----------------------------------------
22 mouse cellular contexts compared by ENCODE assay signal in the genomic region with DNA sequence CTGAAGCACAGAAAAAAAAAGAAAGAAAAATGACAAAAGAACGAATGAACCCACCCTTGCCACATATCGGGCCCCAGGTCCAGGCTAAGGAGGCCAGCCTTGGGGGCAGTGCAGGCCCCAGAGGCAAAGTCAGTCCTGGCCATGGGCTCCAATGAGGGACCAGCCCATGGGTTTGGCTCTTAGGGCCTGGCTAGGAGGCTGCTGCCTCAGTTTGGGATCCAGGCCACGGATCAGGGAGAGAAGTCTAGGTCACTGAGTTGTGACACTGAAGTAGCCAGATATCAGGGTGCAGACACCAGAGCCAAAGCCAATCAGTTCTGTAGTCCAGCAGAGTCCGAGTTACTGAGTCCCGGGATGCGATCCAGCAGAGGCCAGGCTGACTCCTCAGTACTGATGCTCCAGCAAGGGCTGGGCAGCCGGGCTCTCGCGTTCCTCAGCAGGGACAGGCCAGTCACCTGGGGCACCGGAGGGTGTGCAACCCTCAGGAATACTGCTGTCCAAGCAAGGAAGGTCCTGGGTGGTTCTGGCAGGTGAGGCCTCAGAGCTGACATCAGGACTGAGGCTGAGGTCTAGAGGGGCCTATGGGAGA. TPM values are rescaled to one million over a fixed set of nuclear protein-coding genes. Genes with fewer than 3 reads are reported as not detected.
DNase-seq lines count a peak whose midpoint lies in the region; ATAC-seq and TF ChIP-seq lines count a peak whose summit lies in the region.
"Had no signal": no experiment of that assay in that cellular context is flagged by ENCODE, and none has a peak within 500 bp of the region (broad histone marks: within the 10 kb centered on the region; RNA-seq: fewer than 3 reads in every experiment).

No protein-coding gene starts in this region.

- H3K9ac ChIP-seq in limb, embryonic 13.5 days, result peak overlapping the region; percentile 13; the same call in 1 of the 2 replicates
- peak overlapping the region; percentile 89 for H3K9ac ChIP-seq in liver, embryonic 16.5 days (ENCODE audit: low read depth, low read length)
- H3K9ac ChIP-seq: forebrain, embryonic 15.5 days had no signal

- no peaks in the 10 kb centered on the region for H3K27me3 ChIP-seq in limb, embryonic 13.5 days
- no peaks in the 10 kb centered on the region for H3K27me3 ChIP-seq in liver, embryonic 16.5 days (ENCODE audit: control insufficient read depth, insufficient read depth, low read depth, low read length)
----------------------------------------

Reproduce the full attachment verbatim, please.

22 mouse cellular contexts compared by ENCODE assay signal in the genomic region with DNA sequence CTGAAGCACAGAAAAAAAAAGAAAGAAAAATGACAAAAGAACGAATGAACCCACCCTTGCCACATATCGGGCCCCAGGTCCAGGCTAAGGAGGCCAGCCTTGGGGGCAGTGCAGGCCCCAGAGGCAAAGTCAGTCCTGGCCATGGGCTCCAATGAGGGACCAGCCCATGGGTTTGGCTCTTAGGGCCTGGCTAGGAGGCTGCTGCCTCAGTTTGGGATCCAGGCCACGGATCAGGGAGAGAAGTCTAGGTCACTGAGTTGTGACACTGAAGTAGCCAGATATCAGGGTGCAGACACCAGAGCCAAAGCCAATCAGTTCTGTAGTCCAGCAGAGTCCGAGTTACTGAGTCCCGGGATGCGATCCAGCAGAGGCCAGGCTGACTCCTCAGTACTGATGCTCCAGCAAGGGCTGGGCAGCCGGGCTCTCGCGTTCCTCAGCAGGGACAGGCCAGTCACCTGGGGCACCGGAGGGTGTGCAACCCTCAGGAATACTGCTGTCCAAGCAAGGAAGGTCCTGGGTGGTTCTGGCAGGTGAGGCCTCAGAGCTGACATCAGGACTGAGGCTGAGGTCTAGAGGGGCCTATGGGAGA. TPM values are rescaled to one million over a fixed set of nuclear protein-coding genes. Genes with fewer than 3 reads are reported as not detected.
DNase-seq lines count a peak whose midpoint lies in the region; ATAC-seq and TF ChIP-seq lines count a peak whose summit lies in the region.
"Had no signal": no experiment of that assay in that cellular context is flagged by ENCODE, and none has a peak within 500 bp of the region (broad histone marks: within the 10 kb centered on the region; RNA-seq: fewer than 3 reads in every experiment).

No protein-coding gene starts in this region.

- H3K9ac ChIP-seq in limb, embryonic 13.5 days, result peak overlapping the region; percentile 13; the same call in 1 of the 2 replicates
- peak overlapping the region; percentile 89 for H3K9ac ChIP-seq in liver, embryonic 16.5 days (ENCODE audit: low read depth, low read length)
- H3K9ac ChIP-seq: forebrain, embryonic 15.5 days had no signal

- no peaks in the 10 kb centered on the region for H3K27me3 ChIP-seq in limb, embryonic 13.5 days
- no peaks in the 10 kb centered on the region for H3K27me3 ChIP-seq in liver, embryonic 16.5 days (ENCODE audit: control insufficient read depth, insufficient read depth, low read depth, low read length)